"Boring!" I remember saying to my dad.
"You have to keep the line in for more than a second," my dad responded.
I sighed and tried again. I must have had the line in for a whole minute before reeling it in. Soon, I noticed a snake dangling on my hook.
"Dad, I caught a sea monster!"
My dad chuckled and told me that it was an eel. I truly didn't care what kind of wiggling creature it was, and chose not to go fishing for a long time.
Twenty-eight years later, I took my son fishing. We have a nice pond in our neighborhood with plenty of huge blue gill. The blue gill must be at least three or four inches long. A blissful benefit to our pond is that you can catch a fish a minute, so boredom doesn't play a role in fishing with a 5-year-old. This particular day wasn't my son's first time fishing. He was a veteran fisherman; he'd fished once before.
Within the first few minutes he caught five fish. But for some reason over the next several minutes, my son didn't get a nibble. We were using the good brand of canned corn too, so what could have been the problem?
The problem was solved very fast, when my son almost had the pole pulled from his hands.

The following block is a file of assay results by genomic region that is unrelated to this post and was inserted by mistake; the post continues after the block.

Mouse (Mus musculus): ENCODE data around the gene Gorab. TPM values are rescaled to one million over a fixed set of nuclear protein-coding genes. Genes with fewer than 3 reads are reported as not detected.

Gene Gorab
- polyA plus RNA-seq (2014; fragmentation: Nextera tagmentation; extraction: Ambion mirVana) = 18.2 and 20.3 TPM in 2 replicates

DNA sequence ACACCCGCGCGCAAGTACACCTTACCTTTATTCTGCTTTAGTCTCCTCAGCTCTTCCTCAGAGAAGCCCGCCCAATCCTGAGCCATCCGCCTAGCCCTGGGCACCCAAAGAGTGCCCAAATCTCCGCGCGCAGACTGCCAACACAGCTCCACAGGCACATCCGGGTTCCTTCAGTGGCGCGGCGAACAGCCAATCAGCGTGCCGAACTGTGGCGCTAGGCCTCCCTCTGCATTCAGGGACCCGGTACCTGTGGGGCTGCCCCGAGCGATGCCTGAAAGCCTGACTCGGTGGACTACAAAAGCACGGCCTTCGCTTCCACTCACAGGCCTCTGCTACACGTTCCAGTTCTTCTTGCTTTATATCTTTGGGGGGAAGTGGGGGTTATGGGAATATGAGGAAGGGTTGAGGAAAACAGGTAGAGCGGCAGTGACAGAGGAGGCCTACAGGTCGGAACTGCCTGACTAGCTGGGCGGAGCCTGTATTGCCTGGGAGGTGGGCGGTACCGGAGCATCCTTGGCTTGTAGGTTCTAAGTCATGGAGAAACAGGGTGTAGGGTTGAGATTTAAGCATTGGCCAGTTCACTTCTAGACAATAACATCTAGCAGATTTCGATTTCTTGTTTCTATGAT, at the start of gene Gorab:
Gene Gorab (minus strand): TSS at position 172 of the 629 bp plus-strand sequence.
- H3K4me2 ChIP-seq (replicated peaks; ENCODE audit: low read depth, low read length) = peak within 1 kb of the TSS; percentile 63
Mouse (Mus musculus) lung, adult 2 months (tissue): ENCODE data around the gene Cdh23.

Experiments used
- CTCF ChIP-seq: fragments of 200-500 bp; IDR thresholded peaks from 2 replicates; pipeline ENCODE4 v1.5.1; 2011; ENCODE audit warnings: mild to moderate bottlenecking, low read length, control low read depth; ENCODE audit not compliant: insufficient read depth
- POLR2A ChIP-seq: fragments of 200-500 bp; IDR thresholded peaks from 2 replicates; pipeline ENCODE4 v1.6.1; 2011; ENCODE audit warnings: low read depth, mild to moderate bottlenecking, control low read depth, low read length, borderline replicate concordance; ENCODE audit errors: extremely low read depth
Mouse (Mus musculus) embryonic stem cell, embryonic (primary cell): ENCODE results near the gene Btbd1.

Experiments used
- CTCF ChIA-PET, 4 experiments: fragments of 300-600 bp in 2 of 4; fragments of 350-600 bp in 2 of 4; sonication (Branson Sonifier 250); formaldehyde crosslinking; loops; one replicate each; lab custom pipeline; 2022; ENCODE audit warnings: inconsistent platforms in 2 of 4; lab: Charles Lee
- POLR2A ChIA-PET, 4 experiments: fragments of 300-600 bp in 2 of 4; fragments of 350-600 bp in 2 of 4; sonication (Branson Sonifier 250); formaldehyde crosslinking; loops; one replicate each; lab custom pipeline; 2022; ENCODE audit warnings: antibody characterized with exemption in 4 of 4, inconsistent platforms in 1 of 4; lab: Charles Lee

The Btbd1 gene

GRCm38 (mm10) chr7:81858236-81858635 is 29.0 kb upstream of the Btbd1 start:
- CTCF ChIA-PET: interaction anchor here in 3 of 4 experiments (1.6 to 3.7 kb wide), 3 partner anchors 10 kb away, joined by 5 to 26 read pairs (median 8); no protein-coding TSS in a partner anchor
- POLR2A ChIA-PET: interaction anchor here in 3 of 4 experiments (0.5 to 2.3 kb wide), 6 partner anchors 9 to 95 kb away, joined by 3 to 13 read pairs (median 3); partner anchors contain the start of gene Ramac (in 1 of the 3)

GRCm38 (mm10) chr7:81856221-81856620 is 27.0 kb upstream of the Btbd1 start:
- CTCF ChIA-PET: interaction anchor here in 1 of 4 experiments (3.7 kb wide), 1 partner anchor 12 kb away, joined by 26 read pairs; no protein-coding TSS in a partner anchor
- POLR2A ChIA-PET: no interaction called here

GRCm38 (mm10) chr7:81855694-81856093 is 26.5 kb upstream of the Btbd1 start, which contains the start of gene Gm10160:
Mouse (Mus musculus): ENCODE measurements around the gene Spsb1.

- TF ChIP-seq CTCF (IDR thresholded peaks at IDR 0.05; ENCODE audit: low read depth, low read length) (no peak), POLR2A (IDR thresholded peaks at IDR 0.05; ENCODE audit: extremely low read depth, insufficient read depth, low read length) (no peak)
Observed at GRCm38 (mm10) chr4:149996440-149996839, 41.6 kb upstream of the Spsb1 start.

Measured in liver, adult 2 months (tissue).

"Dad, I have a whale!" he shouted.
I laughed and thought he was joking. But then I saw a creature thrashing wildly in the water. My son had hooked an enormous snapping turtle. He told me to unhook it so he could catch a fish. All that went through my mind was the eel. I never did unhook an eel, and I wasn't about to unhook a snapping turtle.
I noticed our pool attendant, who's a Durham firefighter, driving up. I asked him to unhook this beast so I didn't have to dial 911. I tried to steady the snapping turtle, while the firefighter unhooked it. Do you realize that snapping turtles don't like to be hooked? A crowd came to watch the excitement of this fishing trip. My son just wanted the turtle off the line so he could catch another blue gill.
After the five-minute ordeal, the snapping turtle was successfully unhooked, and my son ended up catching a few more fish. I spent the rest of the afternoon contemplating a different rite of passage.